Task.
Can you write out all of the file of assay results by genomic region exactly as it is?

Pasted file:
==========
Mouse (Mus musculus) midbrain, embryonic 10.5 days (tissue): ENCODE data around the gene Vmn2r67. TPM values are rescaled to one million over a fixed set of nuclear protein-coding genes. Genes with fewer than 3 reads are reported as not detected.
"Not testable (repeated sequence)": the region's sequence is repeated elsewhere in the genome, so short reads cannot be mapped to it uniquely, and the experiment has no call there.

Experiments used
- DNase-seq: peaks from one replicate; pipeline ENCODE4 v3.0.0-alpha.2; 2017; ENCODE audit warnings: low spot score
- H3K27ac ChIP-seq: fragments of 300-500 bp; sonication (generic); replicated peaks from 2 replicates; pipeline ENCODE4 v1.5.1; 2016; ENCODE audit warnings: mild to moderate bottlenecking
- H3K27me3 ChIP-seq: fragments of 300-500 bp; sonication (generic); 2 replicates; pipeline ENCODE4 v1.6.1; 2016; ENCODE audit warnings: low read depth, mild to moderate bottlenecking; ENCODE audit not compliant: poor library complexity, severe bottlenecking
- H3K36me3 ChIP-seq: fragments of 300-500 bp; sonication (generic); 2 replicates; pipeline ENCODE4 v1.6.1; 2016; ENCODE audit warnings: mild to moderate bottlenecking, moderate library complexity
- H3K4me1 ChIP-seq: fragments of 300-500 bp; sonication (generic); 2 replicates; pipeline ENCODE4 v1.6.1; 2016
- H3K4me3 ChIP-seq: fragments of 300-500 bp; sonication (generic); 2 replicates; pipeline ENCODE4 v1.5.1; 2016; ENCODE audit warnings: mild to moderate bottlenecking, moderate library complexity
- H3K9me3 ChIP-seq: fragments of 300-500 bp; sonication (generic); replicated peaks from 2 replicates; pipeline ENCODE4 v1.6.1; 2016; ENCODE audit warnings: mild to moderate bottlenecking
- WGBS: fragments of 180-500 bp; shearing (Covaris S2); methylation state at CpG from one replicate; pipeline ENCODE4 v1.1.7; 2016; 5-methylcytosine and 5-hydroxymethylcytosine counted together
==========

Mouse (Mus musculus) midbrain, embryonic 10.5 days (tissue): ENCODE data around the gene Vmn2r67. TPM values are rescaled to one million over a fixed set of nuclear protein-coding genes. Genes with fewer than 3 reads are reported as not detected.
"Not testable (repeated sequence)": the region's sequence is repeated elsewhere in the genome, so short reads cannot be mapped to it uniquely, and the experiment has no call there.

Experiments used
- DNase-seq: peaks from one replicate; pipeline ENCODE4 v3.0.0-alpha.2; 2017; ENCODE audit warnings: low spot score
- H3K27ac ChIP-seq: fragments of 300-500 bp; sonication (generic); replicated peaks from 2 replicates; pipeline ENCODE4 v1.5.1; 2016; ENCODE audit warnings: mild to moderate bottlenecking
- H3K27me3 ChIP-seq: fragments of 300-500 bp; sonication (generic); 2 replicates; pipeline ENCODE4 v1.6.1; 2016; ENCODE audit warnings: low read depth, mild to moderate bottlenecking; ENCODE audit not compliant: poor library complexity, severe bottlenecking
- H3K36me3 ChIP-seq: fragments of 300-500 bp; sonication (generic); 2 replicates; pipeline ENCODE4 v1.6.1; 2016; ENCODE audit warnings: mild to moderate bottlenecking, moderate library complexity
- H3K4me1 ChIP-seq: fragments of 300-500 bp; sonication (generic); 2 replicates; pipeline ENCODE4 v1.6.1; 2016
- H3K4me3 ChIP-seq: fragments of 300-500 bp; sonication (generic); 2 replicates; pipeline ENCODE4 v1.5.1; 2016; ENCODE audit warnings: mild to moderate bottlenecking, moderate library complexity
- H3K9me3 ChIP-seq: fragments of 300-500 bp; sonication (generic); replicated peaks from 2 replicates; pipeline ENCODE4 v1.6.1; 2016; ENCODE audit warnings: mild to moderate bottlenecking
- WGBS: fragments of 180-500 bp; shearing (Covaris S2); methylation state at CpG from one replicate; pipeline ENCODE4 v1.1.7; 2016; 5-methylcytosine and 5-hydroxymethylcytosine counted together